Fans of Nadia and Jean find them reunited through the mysterious blond girl Fuzzy so they can save the day. Girgar is bent on world domination through frightening new science and a personal... See full summary »
Maruko Sakura is a young elementary school student growing up with her parents, grandparents and elder sister in this animated series based on the producer's childhood in the 60's. As ... See full summary »
Based on a picture book by Rieko Nakagawa and Yuriko Yamawaki, Takara-sagashi tells the story of a boy, Yuji, and a rabbit, Gikku, who both find a stick. They compete in a series of competitions to choose the owner of the stick.
Nadia is a teenaged circus acrobat, an orphan searching for her father at the turn of the 20th century. While in France, she meets up with Jean-Coq Raltique, a brilliant inventor her own age. After being rescued at sea by a mysterious submarine, they discover high adventure, and an ancient conspiracy that threatens the very existence of the human race. Written by
Mike Toole <email@example.com>
Gainax, the production company, has a reputation for being frugal when it comes to animation in some of their productions. This sometimes means that they will reuse animation; not only from the current production, but from other series they've produced if the budget becomes too tight. This is apparent in one episode of this series - when the Nautilus is doing battle against a pack of Garfish, footage of missile tubes opening is lifted from _Top o Nerae! (1988) (V)_. Also, stock footage of the ocean waves beating against the sand from the Island episodes and the explosion caused by the Tower of Babel's energy beam in this series ends up being used again in _"Shin seiki evangelion" (1995)_. See more »
Nadia seems to have fallen off the radar when it comes to 90s anime, but it's truly one of the classics of the decade. Few shows feel as equally accessible to kids and adults alike, and the show's themes about technology, power, and love remain provoking.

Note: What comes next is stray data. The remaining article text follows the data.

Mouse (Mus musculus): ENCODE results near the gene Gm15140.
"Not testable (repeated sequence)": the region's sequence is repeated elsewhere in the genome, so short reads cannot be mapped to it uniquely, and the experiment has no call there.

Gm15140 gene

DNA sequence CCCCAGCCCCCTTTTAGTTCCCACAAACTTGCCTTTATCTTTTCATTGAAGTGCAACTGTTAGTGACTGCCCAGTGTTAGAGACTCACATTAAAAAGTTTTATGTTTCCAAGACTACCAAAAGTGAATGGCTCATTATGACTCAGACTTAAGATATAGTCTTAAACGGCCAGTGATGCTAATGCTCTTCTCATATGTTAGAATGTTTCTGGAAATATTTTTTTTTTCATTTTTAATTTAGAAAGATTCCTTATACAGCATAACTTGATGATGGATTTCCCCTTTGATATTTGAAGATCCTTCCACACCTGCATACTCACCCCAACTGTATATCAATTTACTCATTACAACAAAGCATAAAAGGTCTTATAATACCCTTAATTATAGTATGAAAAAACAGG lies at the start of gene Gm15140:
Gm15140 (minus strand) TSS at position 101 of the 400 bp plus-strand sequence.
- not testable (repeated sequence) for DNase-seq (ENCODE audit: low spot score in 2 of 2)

The characters are all so memorable. Jean and Nadia are the finest protagonists one could ask for in this sort of adventure, likable while still leaving a lot of room for character development. (Nadia can get supremely irritating at times, but she's such a unique heroine and her growth is so powerful that her more zealous moments can be tolerated.) The child Marie and Nadia's pet lion cub King are cute without being cloying, and the Grandis trio are comic gold who come to be more fleshed out as the story goes on. Nemo, Electra, and the rest of the Nautilus submarine crew are all fantastic, and the villains are sinister without feeling one-note.
The animation in the first season is breathtaking for a television series, though it notably declines in quality by the second season. Speaking of the second season, it is awful, the one true drawback to this great show. The characters lose much of the development they gained at the end of season one and little of interest happens. Unless you are a completion-ist like me, it could be skipped altogether without losing much narrative cohesiveness.
Secret of Blue Water needs rediscovery. It's much superior to some of the more popular 90s anime and as far as coming-of-age adventures go, this series dwells with the best of the genre.
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